Skin disease is the most common reason dogs visit the veterinarian, and hair loss and scratching are two of the most common manifestations of canine skin disease. To be able to successfully diagnose and treat your dog for scratching and hair loss, your veterinarian will likely need to perform some basic laboratory testing.
Many different conditions can cause skin disease, but the skin of the dog reacts to disease in a limited number of ways. As a result, many of the diseases that cause skin problems in dogs cause similar symptoms that look identical to one another.
Collecting an Informative History
Your veterinarian will begin the search for the cause of your dog's hair loss by asking you some basic questions. Prepare to answer these questions:
- When did your dog start to lose hair?
- Is your dog itchy?
- Has your dog suffered from similar problems in the past? If so, when?
- Is your dog currently taking any medications? Herbal supplements?
- What is your dog eating at meals and in the environment?
- Have you noticed symptoms other than scratching or hair loss?
- Are there other pets in your home and, if so, are they experiencing similar problems?
- Are family members noticing any abnormal skin lesions?
Your dog will have a physical examination from head to toe, looking for evidence of parasites (such as fleas, ticks, and lice), skin lesions (such as red spots, scabs, and sores), and overall health. The examination will include the eyes, ears, teeth, and other body parts as well. This is because skin disease can sometimes be a manifestation of disease in an internal organ system or other parts of the body.
The results from the history and physical examination will lead your veterinarian in determining which diseases are most likely causing the hair loss and itching for your dog. The results will also help in determining which diagnostic tests should be performed.
Specific Tests for Skin Disease
If your dog is suffering from skin disease and has been losing hair or scratching, there are several tests your veterinarian may recommend performing. These include:
- Skin scrapings to look for evidence of the mites that cause mange
- Skin cytology looking for evidence of yeast and bacterial infections in the skin
- Fungal cultures that check for ringworm (not a worm) and other fungal infections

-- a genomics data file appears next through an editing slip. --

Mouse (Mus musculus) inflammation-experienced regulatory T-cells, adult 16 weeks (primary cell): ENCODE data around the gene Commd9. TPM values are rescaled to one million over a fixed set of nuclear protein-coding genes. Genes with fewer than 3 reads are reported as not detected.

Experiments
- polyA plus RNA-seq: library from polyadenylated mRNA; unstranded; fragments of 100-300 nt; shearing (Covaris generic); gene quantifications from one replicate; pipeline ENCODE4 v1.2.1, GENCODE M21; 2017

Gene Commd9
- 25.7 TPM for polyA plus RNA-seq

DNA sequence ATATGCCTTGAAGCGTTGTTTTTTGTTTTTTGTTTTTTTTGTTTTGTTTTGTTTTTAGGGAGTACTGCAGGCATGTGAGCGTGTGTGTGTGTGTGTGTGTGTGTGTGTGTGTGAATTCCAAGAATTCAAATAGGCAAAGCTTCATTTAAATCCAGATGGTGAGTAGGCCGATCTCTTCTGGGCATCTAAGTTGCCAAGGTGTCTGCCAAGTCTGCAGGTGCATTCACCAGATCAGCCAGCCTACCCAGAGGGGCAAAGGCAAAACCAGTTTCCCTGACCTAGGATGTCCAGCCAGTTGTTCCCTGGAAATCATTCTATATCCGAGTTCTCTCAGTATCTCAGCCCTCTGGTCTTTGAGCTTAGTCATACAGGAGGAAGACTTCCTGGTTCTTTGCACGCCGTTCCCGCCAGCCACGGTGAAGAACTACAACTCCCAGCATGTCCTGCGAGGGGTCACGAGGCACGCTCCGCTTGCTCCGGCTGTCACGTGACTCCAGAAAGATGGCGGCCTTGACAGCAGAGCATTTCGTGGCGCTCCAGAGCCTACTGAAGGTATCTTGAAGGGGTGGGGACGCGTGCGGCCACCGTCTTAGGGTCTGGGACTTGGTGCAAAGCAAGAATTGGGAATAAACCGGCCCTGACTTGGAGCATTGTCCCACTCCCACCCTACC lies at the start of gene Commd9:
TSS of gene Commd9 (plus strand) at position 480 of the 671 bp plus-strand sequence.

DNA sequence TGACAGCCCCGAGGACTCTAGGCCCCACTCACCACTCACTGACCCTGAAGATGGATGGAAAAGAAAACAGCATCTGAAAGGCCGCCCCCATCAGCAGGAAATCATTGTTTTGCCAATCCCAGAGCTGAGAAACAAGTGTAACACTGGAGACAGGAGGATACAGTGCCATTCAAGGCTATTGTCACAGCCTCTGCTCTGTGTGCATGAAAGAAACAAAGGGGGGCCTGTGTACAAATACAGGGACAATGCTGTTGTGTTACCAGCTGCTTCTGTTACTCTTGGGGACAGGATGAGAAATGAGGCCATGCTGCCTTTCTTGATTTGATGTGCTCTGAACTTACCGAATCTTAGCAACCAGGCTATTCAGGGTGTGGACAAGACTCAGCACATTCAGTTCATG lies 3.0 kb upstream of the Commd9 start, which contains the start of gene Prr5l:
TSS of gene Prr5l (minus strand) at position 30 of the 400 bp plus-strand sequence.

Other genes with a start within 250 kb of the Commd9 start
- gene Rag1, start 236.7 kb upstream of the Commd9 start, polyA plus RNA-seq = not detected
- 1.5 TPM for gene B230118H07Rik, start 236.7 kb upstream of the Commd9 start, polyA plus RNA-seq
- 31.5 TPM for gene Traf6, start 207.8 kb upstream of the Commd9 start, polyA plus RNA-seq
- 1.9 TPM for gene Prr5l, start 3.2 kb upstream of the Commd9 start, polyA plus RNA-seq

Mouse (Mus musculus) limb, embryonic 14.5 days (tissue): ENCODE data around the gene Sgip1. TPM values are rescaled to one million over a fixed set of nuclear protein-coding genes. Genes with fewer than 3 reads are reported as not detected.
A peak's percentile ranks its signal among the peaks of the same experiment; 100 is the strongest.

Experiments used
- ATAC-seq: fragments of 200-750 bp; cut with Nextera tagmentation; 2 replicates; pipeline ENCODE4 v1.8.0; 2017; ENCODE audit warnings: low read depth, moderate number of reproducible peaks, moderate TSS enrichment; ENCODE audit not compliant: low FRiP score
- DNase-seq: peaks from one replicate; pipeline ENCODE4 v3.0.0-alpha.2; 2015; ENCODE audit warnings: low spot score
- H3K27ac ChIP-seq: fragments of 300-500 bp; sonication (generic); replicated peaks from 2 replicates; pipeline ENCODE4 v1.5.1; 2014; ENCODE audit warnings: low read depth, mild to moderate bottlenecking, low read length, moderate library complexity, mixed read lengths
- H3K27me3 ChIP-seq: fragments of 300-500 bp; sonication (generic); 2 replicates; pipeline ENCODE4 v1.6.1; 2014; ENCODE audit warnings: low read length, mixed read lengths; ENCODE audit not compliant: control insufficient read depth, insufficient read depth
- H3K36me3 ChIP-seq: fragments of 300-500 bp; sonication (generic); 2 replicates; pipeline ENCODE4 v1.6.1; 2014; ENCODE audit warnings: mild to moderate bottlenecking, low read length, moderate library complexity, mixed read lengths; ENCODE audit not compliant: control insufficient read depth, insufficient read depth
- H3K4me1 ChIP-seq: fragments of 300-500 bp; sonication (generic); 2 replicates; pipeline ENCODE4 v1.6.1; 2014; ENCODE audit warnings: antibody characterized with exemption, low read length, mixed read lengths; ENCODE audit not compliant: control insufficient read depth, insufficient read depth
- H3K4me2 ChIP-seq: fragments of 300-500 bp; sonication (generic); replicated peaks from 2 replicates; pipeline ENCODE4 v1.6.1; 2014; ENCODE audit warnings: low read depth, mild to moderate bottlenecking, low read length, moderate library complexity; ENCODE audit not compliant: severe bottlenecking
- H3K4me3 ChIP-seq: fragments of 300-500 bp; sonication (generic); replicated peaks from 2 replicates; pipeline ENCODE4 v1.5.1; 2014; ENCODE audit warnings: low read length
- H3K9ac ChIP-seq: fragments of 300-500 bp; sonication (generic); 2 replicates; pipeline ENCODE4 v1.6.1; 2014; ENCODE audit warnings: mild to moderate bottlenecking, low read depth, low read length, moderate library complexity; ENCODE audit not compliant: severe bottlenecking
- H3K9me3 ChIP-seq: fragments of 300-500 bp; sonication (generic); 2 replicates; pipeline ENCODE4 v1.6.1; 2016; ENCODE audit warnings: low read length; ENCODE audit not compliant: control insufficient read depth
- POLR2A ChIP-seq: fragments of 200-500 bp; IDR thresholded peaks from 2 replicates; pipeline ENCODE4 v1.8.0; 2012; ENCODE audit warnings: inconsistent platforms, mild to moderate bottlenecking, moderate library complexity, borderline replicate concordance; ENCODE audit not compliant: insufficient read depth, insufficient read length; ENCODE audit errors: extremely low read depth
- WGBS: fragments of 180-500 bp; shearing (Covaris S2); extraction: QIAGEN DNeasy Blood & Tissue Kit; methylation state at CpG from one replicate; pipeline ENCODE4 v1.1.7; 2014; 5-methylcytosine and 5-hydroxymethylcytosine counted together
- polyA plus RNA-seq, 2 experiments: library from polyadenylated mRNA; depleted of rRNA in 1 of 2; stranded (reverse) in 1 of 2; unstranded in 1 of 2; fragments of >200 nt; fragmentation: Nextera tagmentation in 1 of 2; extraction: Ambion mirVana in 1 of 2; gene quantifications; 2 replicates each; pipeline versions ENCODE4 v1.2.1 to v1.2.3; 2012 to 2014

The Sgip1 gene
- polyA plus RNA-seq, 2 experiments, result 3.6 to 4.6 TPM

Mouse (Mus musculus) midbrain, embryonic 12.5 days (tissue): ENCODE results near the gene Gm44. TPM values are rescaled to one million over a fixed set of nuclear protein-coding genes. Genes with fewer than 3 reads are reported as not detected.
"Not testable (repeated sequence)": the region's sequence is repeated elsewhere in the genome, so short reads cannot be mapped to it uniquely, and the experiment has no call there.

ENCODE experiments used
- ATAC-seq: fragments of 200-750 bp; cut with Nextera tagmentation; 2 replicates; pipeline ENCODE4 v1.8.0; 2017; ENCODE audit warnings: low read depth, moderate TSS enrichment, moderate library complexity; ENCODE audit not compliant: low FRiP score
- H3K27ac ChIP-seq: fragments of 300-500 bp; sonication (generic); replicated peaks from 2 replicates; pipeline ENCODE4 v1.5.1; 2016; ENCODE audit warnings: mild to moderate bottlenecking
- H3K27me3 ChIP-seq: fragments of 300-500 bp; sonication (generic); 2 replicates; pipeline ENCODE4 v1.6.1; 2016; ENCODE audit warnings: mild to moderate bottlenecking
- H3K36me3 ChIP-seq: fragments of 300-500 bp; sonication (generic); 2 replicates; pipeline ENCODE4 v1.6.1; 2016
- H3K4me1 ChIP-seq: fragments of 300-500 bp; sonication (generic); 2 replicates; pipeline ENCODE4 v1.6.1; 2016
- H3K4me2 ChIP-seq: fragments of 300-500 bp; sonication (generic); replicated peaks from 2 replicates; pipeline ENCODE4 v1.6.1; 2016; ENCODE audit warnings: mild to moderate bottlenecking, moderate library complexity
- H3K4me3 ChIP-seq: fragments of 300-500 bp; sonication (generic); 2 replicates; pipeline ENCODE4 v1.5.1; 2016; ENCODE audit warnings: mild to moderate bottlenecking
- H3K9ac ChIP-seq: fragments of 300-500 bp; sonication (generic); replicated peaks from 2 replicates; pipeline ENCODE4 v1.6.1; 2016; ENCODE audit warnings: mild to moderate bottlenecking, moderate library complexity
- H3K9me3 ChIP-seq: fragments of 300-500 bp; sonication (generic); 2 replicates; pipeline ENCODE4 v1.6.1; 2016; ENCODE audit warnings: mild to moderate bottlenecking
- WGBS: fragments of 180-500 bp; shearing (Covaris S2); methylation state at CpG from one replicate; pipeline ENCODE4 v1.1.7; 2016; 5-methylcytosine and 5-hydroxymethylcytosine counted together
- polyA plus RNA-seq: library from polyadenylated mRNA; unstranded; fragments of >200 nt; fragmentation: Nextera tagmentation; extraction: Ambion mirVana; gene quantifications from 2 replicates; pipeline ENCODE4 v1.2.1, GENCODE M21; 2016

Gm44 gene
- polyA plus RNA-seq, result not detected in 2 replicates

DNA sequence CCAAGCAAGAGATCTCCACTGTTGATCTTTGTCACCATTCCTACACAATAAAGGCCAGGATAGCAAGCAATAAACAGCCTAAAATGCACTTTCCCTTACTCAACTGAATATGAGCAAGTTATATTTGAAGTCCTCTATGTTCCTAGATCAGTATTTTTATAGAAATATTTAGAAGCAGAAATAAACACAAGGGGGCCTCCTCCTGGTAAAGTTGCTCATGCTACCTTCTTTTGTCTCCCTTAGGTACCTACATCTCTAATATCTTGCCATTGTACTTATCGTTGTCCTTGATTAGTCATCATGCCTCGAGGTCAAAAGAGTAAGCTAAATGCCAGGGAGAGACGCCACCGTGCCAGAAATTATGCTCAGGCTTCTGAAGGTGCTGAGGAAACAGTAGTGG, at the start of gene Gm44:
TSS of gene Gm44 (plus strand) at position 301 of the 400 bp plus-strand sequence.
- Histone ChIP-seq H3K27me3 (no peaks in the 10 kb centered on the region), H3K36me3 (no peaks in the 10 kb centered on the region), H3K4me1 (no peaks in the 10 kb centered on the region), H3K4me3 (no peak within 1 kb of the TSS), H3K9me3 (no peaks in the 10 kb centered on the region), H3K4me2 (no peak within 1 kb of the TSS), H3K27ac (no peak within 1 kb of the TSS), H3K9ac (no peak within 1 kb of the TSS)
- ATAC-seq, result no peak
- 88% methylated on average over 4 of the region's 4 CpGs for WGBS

- Skin biopsies if skin cancer or other serious skin disease is suspected
In some cases, if your veterinarian suspects that a more systemic (whole-body) disease is causing your dog's skin disease, a blood screen may be recommended. A blood screen usually consists of a complete blood count (CBC) and a chemistry profile.
The complete blood count looks closely at the red and white blood cells in a blood sample. The blood chemistry profile allows the evaluation of kidney function, liver enzymes, protein levels, and electrolyte levels. In dogs with skin disease, blood screening may also include tests that evaluate the thyroid function, including total T4, free T4, and/or thyroid-stimulating hormone (TSH).
Diagnosing Skin Disease With Flea Control
If your dog is scratching and losing hair, one of the first things your veterinarian will likely recommend is a reliable form of flea prevention if you are not already using flea control. This is because fleas can be notoriously difficult to find on dogs, even when fleas are the main trigger for the condition. If fleas are not the cause, controlling them is still important, as any fleas are likely to make an original skin problem much worse.
Diagnosing Skin Disease Caused by Food Allergy
After fleas have been treated and ruled out as the cause of the itching, your veterinarian may recommend doing a food trial. A food trial involves feeding your dog a special diet for two months to bring your dog's immune system back to a non-reactive baseline.
This special diet is called a novel protein diet or a hydrolyzed (chemically digested) diet; it is devoid of all protein and carbohydrate ingredients that are the most common triggers of food allergy in dogs. Normal protein triggers are beef, milk products, chicken, and eggs, while common carbohydrate triggers are wheat, corn, and soy.
Once the dog's immune system has calmed down, these ingredients can be tried one by one to see if they induce skin reaction. If so, itching symptoms will appear within about three days. Most food-allergic dogs will show sensitivity to more than one kind of protein or carbohydrate.
Allergy Testing and Immunotherapy (Hyposensitization)
If other causes of hair loss and scratching have been ruled out and if your veterinarian is relatively certain that your dog is suffering from atopy (an immune system that is sensitive to something in your pet's environment), then allergy testing may be recommended.
Allergy testing can determine which substances your dog is allergic to. The treatment for acquired allergy is immunotherapy, also called hyposensitization. This involves injecting a solution of the allergen (the substance causing the allergy) into your pet over some time in an attempt to train your pet's body to not respond abnormally to the allergen.